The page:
Malaysia Airlines website 'compromised' by hackers
- 26 January 2015
- From the section Asia
Hackers claiming to be from the "Lizard Squad - Official Cyber Caliphate" group have attacked the official website of Malaysia Airlines.
The national carrier's homepage currently shows a photograph of a lizard in a top hat and tuxedo.
Malaysia Airlines confirmed its site was compromised but said customers' bookings and data were not affected.
The airline is still recovering from two disasters; the disappearance of MH370 and shooting down of MH17.
On Monday morning, the main page of its website was replaced by the words "404 - Plane Not Found" and "Hacked by Lizard Squad".
"404 Page not found" is the common error message displayed when a website cannot be loaded.
Initially the words "ISIS will prevail" appeared in the browser tab for the page, but that has since disappeared.
It is not clear why Malaysia Airlines has become the target of a cyber attack nor what connection the hack has to Islamic State, the militant group sometimes referred to as ISIS which has declared an Islamic caliphate in parts of Syria and Iraq.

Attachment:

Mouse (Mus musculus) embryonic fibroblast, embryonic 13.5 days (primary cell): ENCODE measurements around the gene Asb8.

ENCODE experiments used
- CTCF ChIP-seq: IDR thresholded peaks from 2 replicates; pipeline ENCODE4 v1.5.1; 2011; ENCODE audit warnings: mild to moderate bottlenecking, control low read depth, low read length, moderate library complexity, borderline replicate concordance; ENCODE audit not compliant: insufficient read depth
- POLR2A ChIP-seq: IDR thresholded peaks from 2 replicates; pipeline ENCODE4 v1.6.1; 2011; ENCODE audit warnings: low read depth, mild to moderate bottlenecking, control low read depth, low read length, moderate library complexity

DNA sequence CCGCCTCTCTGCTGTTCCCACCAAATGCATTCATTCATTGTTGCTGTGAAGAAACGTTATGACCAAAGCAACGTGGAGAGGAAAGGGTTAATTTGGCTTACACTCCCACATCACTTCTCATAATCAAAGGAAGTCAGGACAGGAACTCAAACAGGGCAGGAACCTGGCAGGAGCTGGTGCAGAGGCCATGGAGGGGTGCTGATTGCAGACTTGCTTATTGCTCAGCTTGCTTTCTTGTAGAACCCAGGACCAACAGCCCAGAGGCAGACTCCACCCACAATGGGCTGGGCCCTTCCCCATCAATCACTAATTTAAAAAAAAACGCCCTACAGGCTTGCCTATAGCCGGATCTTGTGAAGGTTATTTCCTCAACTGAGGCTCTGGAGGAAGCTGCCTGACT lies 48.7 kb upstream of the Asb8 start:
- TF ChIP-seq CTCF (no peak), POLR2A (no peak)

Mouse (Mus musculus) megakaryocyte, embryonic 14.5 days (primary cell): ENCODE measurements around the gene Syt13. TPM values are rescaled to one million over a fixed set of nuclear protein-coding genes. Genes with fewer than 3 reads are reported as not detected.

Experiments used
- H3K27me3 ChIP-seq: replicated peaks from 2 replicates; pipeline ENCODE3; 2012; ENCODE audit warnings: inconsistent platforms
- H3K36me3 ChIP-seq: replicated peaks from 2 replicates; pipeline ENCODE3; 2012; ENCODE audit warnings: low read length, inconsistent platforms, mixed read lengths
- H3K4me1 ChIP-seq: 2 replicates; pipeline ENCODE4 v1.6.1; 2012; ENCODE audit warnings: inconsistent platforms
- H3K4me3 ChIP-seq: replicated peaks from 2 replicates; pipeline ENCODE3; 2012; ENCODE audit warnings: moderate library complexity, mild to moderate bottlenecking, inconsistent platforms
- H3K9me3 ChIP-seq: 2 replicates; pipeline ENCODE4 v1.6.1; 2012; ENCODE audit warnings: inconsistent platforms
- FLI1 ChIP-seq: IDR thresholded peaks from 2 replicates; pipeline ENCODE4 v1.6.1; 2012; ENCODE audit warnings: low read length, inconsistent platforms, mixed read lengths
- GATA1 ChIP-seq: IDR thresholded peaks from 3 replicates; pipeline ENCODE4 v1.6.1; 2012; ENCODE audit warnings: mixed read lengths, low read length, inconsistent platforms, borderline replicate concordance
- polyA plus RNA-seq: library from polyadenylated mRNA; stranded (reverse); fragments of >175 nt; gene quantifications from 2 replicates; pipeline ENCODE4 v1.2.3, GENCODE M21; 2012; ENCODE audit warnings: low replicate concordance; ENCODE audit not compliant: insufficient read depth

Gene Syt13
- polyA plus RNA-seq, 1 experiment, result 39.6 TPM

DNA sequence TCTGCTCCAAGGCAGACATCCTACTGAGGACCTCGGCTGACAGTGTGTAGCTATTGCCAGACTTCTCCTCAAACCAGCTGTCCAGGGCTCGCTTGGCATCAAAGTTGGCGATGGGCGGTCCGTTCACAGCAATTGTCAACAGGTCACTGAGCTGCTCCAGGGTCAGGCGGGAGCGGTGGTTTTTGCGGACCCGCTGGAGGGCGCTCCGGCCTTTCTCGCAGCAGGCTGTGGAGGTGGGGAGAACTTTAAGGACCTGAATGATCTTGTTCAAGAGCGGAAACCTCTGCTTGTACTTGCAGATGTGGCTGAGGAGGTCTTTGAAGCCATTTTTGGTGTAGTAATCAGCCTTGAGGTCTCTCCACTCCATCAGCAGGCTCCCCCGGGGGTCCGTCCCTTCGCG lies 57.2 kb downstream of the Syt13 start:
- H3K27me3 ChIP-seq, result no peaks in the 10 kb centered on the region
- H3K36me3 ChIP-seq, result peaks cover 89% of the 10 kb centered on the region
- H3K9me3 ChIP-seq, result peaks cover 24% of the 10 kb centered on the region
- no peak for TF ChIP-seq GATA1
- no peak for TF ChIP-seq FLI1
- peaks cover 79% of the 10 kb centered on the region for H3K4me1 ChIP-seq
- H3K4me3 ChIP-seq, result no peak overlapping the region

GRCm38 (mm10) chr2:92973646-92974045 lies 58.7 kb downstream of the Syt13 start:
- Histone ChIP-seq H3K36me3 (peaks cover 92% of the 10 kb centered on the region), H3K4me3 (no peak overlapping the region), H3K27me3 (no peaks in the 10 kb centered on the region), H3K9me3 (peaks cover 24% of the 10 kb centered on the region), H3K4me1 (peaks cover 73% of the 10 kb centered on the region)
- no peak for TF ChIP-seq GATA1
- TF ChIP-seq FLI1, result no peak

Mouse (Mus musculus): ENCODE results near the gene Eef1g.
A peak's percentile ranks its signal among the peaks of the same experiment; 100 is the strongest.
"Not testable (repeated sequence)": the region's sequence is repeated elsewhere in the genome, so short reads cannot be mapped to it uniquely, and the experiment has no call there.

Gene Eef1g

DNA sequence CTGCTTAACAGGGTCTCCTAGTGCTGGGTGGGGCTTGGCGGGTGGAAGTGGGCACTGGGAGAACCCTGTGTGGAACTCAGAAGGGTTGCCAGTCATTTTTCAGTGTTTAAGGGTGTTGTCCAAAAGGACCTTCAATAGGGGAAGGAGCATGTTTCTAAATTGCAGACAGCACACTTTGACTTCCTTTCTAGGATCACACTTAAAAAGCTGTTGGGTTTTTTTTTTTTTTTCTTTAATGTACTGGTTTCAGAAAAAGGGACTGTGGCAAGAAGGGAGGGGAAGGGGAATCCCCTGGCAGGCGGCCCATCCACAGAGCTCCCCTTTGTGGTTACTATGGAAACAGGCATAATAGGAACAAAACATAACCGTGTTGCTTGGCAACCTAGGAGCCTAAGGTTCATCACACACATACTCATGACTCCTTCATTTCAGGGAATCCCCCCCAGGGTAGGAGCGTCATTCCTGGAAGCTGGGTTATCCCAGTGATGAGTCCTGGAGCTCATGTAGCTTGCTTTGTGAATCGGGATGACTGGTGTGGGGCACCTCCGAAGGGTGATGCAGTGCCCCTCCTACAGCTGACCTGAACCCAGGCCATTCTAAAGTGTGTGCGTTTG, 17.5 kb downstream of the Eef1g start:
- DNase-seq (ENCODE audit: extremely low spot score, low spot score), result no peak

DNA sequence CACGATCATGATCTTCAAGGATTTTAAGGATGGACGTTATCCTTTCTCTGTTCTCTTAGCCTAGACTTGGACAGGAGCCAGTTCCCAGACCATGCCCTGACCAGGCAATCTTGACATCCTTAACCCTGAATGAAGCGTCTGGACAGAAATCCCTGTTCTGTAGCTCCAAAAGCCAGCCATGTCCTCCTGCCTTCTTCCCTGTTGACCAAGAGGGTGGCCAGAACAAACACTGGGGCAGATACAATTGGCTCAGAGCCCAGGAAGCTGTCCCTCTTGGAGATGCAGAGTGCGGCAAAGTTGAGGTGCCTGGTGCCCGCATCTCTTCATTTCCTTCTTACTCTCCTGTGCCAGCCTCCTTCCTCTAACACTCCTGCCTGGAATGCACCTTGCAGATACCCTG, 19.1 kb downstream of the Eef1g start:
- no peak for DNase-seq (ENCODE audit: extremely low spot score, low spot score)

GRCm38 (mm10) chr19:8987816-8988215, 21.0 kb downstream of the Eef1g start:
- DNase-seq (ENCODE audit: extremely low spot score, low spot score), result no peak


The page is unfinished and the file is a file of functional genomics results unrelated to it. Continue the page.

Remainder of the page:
Lizard Squad claimed on Twitter that it would release data from Malaysia Airlines, but did not specify what information it might have.
'Not been hacked'
Malaysia Airlines confirmed in a statement that its "Domain Name System (DNS) has been compromised where users are re-directed to a hacker website".
But it said its own web servers were intact and the website itself had not been hacked into.
It said "this temporary glitch does not affect [customer] bookings" and user data "remains secured". It added that it would take 22 hours to restore the website.
In March last year, flight MH370 disappeared from radar and is believed to have crashed 1,800km (1,100 miles) off Australia's west coast. A few months later MH17 was shot down over Ukraine, killing everyone on board.
The hacker group Lizard Squad previously claimed to have disrupted Sony and Microsoft operations, with gamers unable to log on to XBox Live and PlayStation platforms over Christmas.